Paul Chan: higher rates add to pressure on borrowers

Financial Secretary Paul Chan on Thursday expressed confidence that Hong Kong’s economy and markets would be able to resist pressure from rising US interest rates, but cautioned that risk was growing and businesses and mortgage borrowers would face rising costs at a difficult time.

The US Federal Reserve announced on Tuesday that rates would increase by half a percentage point. The Monetary Authority then lifted Hong Kong’s base rate to 1.25 percent, cautioning that the local currency is likely to edge closer to the weak end of its trading band with the US dollar.

In a response to media inquiries, Chan said: “Although remarks from US Fed officials have eased the market’s worries of a greater extent of rate hikes in future meetings, the trend of rate hikes in the rest of the year remains certain with a cumulative increase reaching 2.5 per cent or more.”

Chan said a difference in interest rates between Hong Kong and the US would cause more carry trade activities – a reference to the practice of traders swapping from one currency to the other to benefit from higher rates – and push the exchange rate towards HK$7.85 to US$1, the weak side of its trading band.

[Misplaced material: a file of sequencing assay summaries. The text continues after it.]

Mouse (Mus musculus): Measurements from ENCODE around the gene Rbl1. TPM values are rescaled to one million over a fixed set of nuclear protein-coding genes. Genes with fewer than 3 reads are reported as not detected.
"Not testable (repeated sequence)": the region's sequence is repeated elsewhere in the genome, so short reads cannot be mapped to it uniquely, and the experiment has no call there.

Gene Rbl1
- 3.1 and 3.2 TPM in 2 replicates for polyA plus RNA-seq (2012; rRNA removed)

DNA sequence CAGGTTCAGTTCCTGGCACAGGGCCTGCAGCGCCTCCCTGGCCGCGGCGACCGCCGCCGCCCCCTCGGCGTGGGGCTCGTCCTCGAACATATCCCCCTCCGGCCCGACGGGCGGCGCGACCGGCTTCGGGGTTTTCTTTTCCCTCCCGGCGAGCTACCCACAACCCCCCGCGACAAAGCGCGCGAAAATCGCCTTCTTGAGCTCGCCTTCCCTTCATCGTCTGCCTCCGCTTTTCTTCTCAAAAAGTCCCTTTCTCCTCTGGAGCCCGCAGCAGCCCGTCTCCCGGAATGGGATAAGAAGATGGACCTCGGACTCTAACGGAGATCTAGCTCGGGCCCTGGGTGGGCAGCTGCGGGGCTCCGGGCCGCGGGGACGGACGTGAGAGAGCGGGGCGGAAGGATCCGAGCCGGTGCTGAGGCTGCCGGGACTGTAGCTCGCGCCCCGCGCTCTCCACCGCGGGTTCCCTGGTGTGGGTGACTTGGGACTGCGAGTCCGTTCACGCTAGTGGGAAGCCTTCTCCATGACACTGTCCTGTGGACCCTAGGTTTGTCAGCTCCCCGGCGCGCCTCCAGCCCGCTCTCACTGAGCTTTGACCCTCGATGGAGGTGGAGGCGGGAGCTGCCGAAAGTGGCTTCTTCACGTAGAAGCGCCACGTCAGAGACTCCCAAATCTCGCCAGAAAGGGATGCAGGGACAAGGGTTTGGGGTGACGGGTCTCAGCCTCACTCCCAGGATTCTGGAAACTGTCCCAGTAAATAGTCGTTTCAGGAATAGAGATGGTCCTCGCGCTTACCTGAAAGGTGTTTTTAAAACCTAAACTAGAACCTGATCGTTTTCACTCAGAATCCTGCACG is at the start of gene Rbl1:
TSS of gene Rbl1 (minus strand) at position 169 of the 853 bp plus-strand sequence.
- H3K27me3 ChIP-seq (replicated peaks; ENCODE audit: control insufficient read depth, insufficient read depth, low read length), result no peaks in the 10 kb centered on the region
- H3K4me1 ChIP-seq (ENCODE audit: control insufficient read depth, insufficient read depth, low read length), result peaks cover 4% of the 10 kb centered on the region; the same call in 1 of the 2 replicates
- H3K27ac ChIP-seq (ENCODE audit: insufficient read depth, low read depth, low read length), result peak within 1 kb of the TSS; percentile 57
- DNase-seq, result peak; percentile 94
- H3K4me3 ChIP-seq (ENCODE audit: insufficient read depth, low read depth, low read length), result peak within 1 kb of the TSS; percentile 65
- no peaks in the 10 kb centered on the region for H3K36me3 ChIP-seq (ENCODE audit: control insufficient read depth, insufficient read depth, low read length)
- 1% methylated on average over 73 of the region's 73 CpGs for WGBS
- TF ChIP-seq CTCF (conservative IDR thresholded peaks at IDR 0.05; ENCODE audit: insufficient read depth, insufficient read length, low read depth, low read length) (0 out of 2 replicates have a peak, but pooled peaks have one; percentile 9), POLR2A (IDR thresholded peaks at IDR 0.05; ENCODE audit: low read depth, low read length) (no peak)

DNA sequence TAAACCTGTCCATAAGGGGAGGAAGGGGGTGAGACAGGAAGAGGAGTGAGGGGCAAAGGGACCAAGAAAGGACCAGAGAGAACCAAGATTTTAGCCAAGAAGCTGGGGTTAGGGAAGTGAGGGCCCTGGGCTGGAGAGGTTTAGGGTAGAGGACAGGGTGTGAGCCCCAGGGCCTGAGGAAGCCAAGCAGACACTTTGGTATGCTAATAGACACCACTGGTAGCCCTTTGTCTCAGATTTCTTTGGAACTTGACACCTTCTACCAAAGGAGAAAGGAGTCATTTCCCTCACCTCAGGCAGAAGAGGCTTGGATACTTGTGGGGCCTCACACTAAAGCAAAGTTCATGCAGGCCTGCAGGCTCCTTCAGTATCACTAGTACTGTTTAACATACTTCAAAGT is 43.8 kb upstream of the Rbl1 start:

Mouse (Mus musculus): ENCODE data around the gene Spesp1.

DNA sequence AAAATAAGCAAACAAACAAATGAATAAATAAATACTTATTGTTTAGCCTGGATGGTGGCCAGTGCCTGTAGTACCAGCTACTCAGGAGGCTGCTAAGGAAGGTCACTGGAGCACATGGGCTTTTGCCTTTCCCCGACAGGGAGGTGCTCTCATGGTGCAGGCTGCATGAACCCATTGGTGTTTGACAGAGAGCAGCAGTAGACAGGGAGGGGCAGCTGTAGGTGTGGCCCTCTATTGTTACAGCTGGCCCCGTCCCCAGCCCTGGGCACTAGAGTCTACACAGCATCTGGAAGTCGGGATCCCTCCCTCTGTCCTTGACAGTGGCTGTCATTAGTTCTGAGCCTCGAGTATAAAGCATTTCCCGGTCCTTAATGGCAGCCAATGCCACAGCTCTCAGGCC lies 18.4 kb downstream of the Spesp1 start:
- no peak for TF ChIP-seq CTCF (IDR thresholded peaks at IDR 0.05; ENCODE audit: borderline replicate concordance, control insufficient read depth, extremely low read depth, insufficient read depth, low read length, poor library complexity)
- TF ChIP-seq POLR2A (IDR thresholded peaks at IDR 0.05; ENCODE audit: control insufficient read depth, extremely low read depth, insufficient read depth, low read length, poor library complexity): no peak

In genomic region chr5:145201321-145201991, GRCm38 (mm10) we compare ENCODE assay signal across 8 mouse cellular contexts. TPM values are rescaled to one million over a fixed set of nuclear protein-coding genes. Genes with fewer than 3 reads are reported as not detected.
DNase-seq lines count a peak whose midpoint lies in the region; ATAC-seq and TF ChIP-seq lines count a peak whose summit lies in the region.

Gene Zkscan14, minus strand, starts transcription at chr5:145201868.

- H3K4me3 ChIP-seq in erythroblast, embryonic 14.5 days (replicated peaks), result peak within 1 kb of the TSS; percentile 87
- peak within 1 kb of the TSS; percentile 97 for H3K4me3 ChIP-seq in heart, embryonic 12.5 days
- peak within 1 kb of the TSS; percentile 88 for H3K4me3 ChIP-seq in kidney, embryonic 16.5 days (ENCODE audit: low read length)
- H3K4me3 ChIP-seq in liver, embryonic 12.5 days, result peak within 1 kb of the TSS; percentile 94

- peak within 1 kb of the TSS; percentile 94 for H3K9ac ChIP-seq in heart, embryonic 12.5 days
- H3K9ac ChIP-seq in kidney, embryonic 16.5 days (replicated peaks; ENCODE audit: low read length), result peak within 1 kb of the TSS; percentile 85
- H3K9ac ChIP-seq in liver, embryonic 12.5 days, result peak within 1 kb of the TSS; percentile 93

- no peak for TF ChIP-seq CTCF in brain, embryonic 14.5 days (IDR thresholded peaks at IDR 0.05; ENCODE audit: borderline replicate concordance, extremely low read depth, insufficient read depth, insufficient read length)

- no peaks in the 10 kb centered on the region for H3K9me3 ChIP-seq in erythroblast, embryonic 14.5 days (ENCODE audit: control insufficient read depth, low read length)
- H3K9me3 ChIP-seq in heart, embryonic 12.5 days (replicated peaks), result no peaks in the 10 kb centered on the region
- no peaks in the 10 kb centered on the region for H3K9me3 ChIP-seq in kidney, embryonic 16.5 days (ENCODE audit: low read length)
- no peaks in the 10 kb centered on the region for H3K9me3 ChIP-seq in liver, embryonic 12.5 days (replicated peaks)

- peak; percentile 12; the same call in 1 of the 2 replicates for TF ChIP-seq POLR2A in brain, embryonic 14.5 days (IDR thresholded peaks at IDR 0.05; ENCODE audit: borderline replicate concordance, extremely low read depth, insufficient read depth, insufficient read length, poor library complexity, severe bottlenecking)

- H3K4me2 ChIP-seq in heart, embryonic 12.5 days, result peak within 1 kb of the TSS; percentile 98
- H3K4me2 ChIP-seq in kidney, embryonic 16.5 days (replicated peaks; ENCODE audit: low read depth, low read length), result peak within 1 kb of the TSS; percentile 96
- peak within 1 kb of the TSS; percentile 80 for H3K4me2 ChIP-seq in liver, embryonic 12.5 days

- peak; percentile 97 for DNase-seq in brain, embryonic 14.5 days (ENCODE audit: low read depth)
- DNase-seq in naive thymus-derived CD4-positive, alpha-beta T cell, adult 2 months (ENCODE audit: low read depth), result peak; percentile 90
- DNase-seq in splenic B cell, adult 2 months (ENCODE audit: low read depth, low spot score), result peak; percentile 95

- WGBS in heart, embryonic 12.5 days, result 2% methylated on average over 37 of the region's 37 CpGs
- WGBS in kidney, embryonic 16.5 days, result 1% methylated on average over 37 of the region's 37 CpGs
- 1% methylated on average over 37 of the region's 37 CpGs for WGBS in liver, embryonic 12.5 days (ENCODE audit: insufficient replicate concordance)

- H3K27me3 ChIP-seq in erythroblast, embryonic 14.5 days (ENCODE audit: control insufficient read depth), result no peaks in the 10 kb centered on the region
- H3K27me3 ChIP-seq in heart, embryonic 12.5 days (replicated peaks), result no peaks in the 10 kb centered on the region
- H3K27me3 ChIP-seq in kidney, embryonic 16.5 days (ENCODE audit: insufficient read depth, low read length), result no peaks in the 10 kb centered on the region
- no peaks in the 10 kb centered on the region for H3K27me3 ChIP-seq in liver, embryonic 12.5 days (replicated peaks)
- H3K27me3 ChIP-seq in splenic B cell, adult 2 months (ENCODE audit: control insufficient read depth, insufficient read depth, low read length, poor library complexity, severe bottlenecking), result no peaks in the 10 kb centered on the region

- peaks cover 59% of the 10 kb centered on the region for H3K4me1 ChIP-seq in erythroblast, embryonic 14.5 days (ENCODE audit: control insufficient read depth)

Although major local lenders have so far kept their rates on hold, Chan said local interbank rates would eventually have to rise with US rates.

Chan said the exchange rate link had proved effective over the past 40 years, with support from the SAR’s “vast foreign currency reserves”.

“The high stability of financial and banking systems also provide a well-established strong buffer and defence mechanism against market risks,” he added. “We are confident in maintaining the stable and smooth operations of the monetary and financial markets.”

However, the financial chief said tightening US monetary policy would put pressure on the global economic recovery and create “a more challenging external environment for Hong Kong”.

Chan said members of the public would see mortgage repayments rise. He noted that all mortgages had passed a “stress test” based on an interest rate increase of three percent, but added that higher repayments would come at a time of relatively high unemployment, and with citizens’ incomes under pressure.

He added: “To small and medium-sized enterprises, the impact of the epidemic on their business continues as global supply chains and logistics transportation are not completely smooth, making business still difficult. Ongoing interest rate hikes means the pressure on their loan repayment is also gradually raising.”